Are you a person who gets overwhelmed on Pinterest? Do the crafts, decorating tips, elaborate desserts, and backyard landscaping make you feel somehow inferior as a parent? Fortunately you don't have to have a Pinterest perfect life in order to show your family you love them. Homeschooling naturally offers many ways to intentionally spread the love in your family.
For me, showing love sometimes felt as natural as breathing. At other times, my kids had pushed all my buttons, I felt exhausted, and I had to seriously pray for God's help to still show love. No matter where you are on that spectrum right now, here are a few ideas of how to be intentional with sharing love in the midst of your homeschool days.
1. Savor Read-Aloud Times
Take a deep breath and enjoy your times reading aloud with your children. If they're still little, notice the feel of their small bodies in your lap. Take this quiet time with them to remember how much you love them and how grateful you are for them.
2. Learn About the Five Love Languages and Use Them All
If you don't know about the five love languages, I highly suggest you look into it. Adults can usually identify the top one or two ways they prefer to receive love, but it's harder to identify in children. It's important we "fill up their love tanks" with all five languages:
- words of affirmation
- acts of service
- quality time
- physical touch
We can incorporate all of these into our homeschool with a little thought. For example, Read-Aloud time naturally works in two love languages: physical touch and quality time.
3. Notice Their Interests and Nurture Them
What grabs your children's attention right now? Are they enthralled with American pioneers, or butterflies, or electrical circuits? Take them to the library to find books on the topic. Find appropriate videos online to watch. Let them develop their own crafts or projects on the subject. These small gestures let your children know that what they think matters.
4. Pay Attention to Your Own Needs
You will have much more to give your family if you are also taking care of yourself. You really do need basics like sleep, healthy food, and plenty of water. Don't be afraid to ask for help and to make time for little things that rejuvenate you (perhaps a bubble bath once a week, an occasional walk by yourself, or a coffee date with a friend). Our Inspire 25 event with Heidi St. John and Crystal Paine offered some great advice in this arena. Listen to the recorded event here.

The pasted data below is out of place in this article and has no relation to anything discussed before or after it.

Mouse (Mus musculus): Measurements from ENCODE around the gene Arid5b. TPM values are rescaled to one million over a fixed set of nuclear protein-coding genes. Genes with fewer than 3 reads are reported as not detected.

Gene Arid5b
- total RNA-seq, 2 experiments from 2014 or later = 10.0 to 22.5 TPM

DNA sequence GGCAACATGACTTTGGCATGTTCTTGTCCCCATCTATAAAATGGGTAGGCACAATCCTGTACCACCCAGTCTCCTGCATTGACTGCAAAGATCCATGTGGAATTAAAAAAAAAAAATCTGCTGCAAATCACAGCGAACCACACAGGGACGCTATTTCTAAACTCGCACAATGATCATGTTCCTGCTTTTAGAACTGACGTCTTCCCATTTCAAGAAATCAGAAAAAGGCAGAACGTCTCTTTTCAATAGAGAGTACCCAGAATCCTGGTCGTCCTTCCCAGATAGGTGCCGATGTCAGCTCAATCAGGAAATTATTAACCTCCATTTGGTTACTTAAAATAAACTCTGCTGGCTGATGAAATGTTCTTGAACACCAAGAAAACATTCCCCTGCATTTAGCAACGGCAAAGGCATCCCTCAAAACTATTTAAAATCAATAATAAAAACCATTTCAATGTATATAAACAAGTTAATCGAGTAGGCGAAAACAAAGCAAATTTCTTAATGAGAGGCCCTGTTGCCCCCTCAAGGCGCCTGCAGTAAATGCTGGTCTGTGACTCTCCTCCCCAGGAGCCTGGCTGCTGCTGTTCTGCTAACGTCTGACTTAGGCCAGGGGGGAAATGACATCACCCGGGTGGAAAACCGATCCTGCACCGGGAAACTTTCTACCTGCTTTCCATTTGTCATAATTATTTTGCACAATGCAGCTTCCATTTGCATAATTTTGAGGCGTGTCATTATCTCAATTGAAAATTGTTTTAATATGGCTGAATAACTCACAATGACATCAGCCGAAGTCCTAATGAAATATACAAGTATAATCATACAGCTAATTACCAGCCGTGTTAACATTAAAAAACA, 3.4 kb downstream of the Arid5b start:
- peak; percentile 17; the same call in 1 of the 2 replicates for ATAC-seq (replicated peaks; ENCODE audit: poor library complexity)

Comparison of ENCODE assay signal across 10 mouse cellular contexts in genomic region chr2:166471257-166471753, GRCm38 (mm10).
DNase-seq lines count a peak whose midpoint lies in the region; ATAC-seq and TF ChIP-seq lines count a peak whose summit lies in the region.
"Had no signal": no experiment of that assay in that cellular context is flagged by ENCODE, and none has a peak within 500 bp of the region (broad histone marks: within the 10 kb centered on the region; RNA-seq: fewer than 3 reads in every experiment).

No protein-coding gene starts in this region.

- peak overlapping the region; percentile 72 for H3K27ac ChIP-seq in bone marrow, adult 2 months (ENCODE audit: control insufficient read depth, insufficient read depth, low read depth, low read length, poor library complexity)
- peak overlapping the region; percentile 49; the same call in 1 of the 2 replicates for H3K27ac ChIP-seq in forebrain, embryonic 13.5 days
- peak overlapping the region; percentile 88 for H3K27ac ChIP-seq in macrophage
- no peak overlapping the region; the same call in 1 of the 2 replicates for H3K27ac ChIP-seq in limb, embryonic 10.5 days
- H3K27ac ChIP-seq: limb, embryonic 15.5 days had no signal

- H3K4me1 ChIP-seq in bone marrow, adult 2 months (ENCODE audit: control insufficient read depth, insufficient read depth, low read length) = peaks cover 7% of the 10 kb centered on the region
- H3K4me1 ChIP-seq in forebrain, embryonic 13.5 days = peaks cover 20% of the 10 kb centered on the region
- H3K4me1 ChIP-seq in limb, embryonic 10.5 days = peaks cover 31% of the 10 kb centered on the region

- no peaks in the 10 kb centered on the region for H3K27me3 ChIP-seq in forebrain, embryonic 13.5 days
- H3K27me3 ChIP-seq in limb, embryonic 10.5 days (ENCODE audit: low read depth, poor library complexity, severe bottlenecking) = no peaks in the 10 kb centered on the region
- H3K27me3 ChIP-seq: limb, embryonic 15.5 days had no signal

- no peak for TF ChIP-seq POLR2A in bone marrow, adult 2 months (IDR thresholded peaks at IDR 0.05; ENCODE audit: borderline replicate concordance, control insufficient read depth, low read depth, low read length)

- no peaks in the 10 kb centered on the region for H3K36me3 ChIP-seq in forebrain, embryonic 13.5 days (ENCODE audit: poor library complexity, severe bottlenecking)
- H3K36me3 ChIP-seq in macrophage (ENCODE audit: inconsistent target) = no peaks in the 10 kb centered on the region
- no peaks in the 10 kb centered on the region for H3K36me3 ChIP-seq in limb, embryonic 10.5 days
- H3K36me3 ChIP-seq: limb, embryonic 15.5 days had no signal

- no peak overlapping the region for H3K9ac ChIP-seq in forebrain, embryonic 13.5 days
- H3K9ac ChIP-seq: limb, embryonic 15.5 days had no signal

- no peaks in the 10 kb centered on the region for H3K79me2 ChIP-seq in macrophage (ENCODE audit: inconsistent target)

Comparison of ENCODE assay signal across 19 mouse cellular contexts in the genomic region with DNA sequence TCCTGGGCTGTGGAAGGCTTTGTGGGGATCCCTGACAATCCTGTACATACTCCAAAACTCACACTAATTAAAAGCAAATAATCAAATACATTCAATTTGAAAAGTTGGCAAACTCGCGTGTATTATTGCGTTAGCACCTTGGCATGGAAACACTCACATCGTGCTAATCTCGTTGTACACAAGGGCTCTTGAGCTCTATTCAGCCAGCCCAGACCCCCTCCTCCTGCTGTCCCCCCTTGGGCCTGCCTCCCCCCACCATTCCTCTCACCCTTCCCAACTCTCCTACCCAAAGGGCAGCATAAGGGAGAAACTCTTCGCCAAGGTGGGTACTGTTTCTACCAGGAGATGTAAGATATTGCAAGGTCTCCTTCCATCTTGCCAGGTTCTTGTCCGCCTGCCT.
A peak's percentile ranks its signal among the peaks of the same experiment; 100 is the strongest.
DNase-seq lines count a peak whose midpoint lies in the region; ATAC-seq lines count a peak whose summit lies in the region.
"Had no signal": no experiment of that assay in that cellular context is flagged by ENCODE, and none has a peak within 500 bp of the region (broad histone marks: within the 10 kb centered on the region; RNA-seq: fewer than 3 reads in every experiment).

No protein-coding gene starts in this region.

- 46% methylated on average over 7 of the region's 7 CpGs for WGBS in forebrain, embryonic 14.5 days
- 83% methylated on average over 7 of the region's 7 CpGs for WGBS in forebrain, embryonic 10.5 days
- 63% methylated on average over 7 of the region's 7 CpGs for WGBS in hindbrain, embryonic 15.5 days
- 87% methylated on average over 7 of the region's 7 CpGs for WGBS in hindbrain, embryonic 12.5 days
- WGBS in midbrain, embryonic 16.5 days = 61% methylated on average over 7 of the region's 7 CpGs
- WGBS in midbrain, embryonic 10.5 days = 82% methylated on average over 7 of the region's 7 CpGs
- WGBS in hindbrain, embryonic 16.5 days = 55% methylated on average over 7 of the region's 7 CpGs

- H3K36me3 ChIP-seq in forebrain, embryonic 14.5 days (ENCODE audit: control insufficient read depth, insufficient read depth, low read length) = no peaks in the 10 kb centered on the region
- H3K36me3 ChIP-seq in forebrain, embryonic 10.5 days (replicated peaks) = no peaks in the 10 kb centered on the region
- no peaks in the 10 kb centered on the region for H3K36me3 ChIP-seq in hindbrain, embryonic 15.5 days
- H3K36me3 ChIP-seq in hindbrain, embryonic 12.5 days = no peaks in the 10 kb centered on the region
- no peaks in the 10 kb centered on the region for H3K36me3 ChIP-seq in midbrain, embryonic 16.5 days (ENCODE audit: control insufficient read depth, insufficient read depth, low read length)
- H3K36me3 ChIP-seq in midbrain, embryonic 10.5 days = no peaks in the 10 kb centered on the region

5. Truly Listen to Your Children
I know how easy it is to go on autopilot when your kids are chattering. But try to take time to stop and really hear them. Homeschooling with Sonlight provides many opportunities for good conversations about things that matter, but you can't always predict when those conversations will happen. When your child asks an important question out of the blue, recognize it as a precious opportunity to listen and talk with (not just at) your child. I made it a point that whenever one of my children came into the room, I would put down what I was doing and focus on whatever they had to say. It's easier said than done, but the rewards over the long haul are priceless.
6. Help Siblings Show Love to Each Other
A huge benefit of homeschooling is strengthened sibling relationships. Sharing so much time and so many experiences together can build deep bonds. But it can also provide lots of room for conflict to develop. So take time to teach your children how to resolve their conflicts. You can role play what to do when a little sister feels annoying, or when your kids can't agree on what game to play. This training can pay huge dividends in the years to come.
7. Apologize to Your Children
We have all messed up in parenting. I certainly have. We have all lost our temper, acted selfishly, or mixed up our priorities. When you have sinned against your children, give them the enormous gift of modeling repentance. Acknowledge what you did wrong and genuinely apologize for it. This helps restore relationships and it teaches children that we don't have to be perfect in order to love each other and grow.
8. Remember Your Spouse
During our busy homeschooling years, John and I made it a point to go on a walk together every night, just the two of us. What a difference this small habit made in our relationship! Also, since John's primary love language is physical touch, I would get up and greet him with a kiss whenever he left the house or returned. We would hold hands while we prayed, and I would make it a point to hold his hand or put my arm around him at church, or put my hand on his thigh when he drove. Small gestures like this helped him receive love the way he was designed to. Again, the Inspire 25 event gave some great ideas to help homeschoolers stay connected to their spouse.
And remember, we have love to give to others because God has first loved us. You don't have to give from an empty tank. God's love for you is extravagant and real. I pray you can live from that reality as you serve your family in this great calling.